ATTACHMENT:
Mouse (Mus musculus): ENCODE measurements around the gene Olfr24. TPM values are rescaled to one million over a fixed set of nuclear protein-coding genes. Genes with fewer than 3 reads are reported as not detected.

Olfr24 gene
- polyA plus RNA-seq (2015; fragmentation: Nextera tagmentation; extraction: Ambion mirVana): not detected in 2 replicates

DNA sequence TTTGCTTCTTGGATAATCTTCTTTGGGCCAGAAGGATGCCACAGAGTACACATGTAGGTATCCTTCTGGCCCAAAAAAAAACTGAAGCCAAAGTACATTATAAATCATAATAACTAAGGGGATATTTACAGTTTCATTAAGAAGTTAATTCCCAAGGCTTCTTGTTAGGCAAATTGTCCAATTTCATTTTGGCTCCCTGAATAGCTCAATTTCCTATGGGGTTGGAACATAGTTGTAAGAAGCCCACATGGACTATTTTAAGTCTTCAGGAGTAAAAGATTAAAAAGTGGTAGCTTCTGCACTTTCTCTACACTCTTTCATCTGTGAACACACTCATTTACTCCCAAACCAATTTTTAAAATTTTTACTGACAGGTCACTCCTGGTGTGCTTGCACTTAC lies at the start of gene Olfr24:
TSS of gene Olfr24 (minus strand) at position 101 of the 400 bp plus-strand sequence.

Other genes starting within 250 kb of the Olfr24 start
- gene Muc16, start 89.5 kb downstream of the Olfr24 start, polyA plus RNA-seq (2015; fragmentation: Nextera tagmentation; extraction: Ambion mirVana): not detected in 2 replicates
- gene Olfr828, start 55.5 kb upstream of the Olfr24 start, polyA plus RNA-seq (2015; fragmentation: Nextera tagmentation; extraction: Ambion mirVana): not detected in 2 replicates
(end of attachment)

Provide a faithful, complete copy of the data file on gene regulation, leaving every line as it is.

Mouse (Mus musculus): ENCODE measurements around the gene Olfr24. TPM values are rescaled to one million over a fixed set of nuclear protein-coding genes. Genes with fewer than 3 reads are reported as not detected.

Olfr24 gene
- polyA plus RNA-seq (2015; fragmentation: Nextera tagmentation; extraction: Ambion mirVana): not detected in 2 replicates

DNA sequence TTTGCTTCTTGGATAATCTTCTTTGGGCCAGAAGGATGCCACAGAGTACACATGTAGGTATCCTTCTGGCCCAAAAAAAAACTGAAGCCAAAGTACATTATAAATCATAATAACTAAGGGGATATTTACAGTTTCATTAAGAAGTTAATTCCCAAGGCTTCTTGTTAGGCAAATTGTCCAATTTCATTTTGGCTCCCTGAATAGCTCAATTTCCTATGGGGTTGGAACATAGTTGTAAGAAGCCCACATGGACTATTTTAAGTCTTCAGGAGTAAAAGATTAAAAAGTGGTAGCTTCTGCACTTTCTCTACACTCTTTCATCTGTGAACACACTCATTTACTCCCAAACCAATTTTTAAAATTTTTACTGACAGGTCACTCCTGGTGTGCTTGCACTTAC lies at the start of gene Olfr24:
TSS of gene Olfr24 (minus strand) at position 101 of the 400 bp plus-strand sequence.

Other genes starting within 250 kb of the Olfr24 start
- gene Muc16, start 89.5 kb downstream of the Olfr24 start, polyA plus RNA-seq (2015; fragmentation: Nextera tagmentation; extraction: Ambion mirVana): not detected in 2 replicates
- gene Olfr828, start 55.5 kb upstream of the Olfr24 start, polyA plus RNA-seq (2015; fragmentation: Nextera tagmentation; extraction: Ambion mirVana): not detected in 2 replicates